Demonstration is an act of love for your enemies. The way Martin Luther King used to put it is, “Man must evolve for all human contact, conflict, a method which rejects revenge, aggression, and retaliation. The foundation of such a method is love.” Justice isn’t about fixing the past. It’s about fixing the future. Someone has to decide where your enemies fit in your transformed world. Will we relegate them to foot stools and doormats?
Most scholars agree that that approach paved the way for Germany’s defeat in World War I to Hitler’s descent in the second World War. And unfortunately we are still fighting Nazis today. Demonstration has a history and a future of success. This nation was born by imagining a shared future greater than the repeated injuries and usurpations that made our independence necessary. That’s the power behind, “All men are created equal” and unalienable rights, and life, liberty, and the pursuit of happiness. The founders weren’t confused. They knew that they weren’t writing about the existing, utopian president. They were laying the groundwork for an ever-improving future.
America isn’t perfect. I’m not sure it ever will be, but America has a future to strive for. Something worth demonstrating for. And I don’t want you to make America great again. I think that’s aiming too low. I want you to make America greater than it’s ever been before. That’s the foundational promise.
That’s the foundational promise of this crazy experiment, a government of the people, by the people, for the people. Before we ended our visit at Bethlehem, we were brought into a cave on his property. The cave is where his family lived hundreds, if not over a thousand years ago. This cave was not dissimilar to the caves scholars believed that Jesus or Nazarius was born in, not very far away. Sometime after the masters built a house on their property, the Israeli government stopped granting the ability permits so the cave is the only meeting location. We sat in this cave. He taught us a couple of Christian worship songs in Arabic, and then he lead us in singing that classic song of successful demonstrations, “We Shall Overcome.”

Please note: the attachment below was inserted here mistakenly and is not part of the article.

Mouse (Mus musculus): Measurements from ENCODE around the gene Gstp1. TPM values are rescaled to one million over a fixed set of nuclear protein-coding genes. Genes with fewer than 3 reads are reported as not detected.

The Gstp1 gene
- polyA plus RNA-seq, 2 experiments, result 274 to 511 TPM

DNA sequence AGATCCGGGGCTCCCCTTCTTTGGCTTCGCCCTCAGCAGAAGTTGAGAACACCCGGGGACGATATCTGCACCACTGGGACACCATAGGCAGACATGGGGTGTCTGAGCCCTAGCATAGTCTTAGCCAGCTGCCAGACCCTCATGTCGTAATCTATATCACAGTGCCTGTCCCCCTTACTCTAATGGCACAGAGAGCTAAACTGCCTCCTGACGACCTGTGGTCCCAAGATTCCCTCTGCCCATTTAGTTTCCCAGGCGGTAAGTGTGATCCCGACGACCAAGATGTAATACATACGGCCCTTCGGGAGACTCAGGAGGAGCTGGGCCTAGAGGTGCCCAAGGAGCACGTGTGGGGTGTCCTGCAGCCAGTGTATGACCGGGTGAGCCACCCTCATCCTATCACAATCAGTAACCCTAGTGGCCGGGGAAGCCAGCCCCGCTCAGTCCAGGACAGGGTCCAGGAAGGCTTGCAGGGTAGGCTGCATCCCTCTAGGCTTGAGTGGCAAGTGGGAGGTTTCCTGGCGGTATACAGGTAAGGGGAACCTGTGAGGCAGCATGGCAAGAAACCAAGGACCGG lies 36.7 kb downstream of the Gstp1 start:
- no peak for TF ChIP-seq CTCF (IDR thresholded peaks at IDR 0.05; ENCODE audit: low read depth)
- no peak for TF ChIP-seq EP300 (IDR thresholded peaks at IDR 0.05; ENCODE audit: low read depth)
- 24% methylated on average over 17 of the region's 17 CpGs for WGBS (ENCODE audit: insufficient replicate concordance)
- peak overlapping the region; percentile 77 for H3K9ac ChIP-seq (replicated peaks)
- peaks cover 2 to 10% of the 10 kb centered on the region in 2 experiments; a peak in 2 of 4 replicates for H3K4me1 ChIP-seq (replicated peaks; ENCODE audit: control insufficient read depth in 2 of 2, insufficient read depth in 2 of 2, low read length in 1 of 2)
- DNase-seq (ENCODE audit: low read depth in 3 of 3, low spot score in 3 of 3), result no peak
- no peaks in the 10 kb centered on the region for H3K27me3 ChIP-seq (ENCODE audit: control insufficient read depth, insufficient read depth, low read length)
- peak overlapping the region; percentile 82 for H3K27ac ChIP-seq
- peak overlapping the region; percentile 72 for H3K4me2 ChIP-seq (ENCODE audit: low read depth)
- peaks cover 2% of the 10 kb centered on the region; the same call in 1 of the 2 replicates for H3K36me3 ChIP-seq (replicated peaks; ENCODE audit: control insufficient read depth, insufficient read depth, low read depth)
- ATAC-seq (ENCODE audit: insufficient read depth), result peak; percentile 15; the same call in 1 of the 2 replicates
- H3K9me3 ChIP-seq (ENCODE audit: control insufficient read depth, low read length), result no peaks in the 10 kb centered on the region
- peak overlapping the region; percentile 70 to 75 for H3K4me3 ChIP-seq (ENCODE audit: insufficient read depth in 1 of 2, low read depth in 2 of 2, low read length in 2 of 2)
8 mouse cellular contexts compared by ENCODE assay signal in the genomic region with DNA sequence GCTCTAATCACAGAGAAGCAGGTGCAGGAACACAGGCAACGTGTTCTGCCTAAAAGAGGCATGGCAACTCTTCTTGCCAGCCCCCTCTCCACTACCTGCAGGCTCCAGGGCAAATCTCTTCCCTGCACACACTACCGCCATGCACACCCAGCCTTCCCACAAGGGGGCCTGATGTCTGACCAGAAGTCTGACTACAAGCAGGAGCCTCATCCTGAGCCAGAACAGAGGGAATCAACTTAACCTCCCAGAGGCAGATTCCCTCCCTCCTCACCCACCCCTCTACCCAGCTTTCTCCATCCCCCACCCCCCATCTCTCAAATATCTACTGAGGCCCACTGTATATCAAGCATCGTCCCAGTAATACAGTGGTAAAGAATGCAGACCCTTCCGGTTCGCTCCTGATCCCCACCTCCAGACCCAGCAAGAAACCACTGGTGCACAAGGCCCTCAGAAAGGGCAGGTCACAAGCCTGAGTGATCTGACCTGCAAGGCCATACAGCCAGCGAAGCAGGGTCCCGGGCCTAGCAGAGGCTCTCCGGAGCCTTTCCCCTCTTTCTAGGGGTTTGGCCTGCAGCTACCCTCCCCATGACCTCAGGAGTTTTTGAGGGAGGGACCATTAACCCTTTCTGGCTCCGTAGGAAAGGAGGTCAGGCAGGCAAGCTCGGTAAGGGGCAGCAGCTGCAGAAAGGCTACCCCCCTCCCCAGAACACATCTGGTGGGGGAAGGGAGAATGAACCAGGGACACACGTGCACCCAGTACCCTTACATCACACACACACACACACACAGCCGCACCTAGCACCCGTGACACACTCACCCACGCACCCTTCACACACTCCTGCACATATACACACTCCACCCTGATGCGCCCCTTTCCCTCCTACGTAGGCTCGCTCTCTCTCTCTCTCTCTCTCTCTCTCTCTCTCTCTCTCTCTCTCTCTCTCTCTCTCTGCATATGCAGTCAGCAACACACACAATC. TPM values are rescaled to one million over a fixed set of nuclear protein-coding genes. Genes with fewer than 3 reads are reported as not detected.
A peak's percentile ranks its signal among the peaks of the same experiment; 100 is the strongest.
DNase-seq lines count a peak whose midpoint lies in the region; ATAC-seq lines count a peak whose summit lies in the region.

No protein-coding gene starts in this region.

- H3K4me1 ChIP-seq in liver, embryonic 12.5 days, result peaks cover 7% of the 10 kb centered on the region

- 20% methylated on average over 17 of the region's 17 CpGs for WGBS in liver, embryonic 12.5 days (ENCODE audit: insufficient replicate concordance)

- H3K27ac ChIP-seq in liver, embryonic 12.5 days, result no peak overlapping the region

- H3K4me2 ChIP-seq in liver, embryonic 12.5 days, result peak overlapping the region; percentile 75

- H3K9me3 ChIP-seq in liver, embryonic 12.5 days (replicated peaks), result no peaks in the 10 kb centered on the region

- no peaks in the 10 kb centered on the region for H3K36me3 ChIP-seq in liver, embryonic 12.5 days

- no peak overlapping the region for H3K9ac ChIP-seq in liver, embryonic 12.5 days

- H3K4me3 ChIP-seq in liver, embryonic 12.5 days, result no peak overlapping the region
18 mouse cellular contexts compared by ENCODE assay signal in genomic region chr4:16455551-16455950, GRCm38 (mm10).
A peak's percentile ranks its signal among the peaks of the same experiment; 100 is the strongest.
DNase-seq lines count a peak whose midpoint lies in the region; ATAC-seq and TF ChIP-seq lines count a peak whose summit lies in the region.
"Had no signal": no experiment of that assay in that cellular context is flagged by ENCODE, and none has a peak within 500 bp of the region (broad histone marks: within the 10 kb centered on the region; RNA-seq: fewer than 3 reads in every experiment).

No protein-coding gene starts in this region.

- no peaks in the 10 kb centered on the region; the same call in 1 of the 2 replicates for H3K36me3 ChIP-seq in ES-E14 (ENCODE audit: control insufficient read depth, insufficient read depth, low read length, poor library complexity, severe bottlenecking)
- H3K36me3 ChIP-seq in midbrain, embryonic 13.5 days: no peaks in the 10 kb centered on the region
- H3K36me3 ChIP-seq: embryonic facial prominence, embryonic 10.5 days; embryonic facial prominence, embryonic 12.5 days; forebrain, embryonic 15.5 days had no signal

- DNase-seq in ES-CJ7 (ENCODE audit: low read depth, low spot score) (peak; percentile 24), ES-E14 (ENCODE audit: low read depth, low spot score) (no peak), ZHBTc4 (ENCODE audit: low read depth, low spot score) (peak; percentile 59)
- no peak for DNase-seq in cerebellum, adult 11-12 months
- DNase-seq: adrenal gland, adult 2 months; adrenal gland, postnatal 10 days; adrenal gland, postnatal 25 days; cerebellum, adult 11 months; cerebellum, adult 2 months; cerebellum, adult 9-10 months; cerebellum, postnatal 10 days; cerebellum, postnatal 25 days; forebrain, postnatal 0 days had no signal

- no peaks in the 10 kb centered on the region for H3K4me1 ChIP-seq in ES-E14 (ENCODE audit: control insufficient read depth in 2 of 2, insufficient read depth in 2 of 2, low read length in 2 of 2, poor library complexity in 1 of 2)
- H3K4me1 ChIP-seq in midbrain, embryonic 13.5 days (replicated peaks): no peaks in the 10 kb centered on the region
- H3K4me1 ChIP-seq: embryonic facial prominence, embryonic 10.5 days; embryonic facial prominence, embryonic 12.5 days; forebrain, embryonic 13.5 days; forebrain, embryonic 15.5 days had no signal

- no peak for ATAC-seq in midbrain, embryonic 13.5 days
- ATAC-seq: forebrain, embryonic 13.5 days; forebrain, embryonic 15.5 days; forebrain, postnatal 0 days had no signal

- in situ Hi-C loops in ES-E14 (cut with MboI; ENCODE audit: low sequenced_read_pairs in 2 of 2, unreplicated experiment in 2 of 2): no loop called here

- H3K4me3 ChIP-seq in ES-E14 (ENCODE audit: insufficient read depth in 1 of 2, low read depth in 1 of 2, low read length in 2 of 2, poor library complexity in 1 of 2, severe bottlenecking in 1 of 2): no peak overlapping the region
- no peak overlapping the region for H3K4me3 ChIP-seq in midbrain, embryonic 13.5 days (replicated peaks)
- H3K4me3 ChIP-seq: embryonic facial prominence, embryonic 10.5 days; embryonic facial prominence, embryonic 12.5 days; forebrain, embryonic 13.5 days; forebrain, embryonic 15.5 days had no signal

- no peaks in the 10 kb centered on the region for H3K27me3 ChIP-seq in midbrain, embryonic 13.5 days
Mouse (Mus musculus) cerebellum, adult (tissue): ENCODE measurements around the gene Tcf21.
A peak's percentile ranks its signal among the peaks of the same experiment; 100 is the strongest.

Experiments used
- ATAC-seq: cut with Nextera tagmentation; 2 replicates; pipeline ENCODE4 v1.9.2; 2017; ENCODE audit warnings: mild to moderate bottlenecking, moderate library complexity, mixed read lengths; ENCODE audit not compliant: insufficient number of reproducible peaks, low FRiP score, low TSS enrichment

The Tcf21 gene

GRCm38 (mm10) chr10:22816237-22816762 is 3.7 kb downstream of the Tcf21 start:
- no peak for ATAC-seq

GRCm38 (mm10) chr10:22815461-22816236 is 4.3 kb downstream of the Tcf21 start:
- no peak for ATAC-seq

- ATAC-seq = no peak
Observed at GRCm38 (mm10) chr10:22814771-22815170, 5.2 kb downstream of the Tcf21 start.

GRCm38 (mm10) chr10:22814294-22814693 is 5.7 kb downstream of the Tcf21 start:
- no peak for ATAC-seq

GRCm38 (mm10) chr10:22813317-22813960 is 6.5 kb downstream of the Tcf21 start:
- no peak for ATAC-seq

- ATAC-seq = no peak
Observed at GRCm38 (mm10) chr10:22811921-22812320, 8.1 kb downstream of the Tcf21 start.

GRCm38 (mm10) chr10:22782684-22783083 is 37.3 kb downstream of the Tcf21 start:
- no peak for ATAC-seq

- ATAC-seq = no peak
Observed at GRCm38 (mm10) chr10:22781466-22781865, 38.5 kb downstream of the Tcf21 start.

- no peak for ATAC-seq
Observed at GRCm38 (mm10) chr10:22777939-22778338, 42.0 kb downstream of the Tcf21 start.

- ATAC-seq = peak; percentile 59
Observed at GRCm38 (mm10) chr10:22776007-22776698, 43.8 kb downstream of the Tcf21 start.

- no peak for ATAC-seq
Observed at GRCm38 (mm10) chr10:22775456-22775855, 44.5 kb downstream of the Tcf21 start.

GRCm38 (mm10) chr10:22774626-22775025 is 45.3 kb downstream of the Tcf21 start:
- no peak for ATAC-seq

Imagine this. We’re sitting in a cave in Bethlehem with an Arab Christian in the occupied West Bank. Settlements are closing in on all sides, and he sings, “We shall overcome. We shall overcome. We shall overcome. I believe, deep in my heart I believe, that we shall overcome someday.” What’s transformative to me is not that we sang that song. It was the fact that for him, the “we” was not just Palestinians. And the “we” didn’t only include Christians. It also included his enemies, his opponents. And you know how I know? I know because he prayed for the people who were systematically trying to remove him from his land.
You want some information in this world? It starts with the transformation in your life that began here at Saybrook University. But going forward, it requires more. It requires refusing to be enemies. Demonstrating your most loving future. And that’s how we shall overcome someday. Congratulations Saybook’s Class of 2017. Let’s make this a more just, humane, and sustainable world.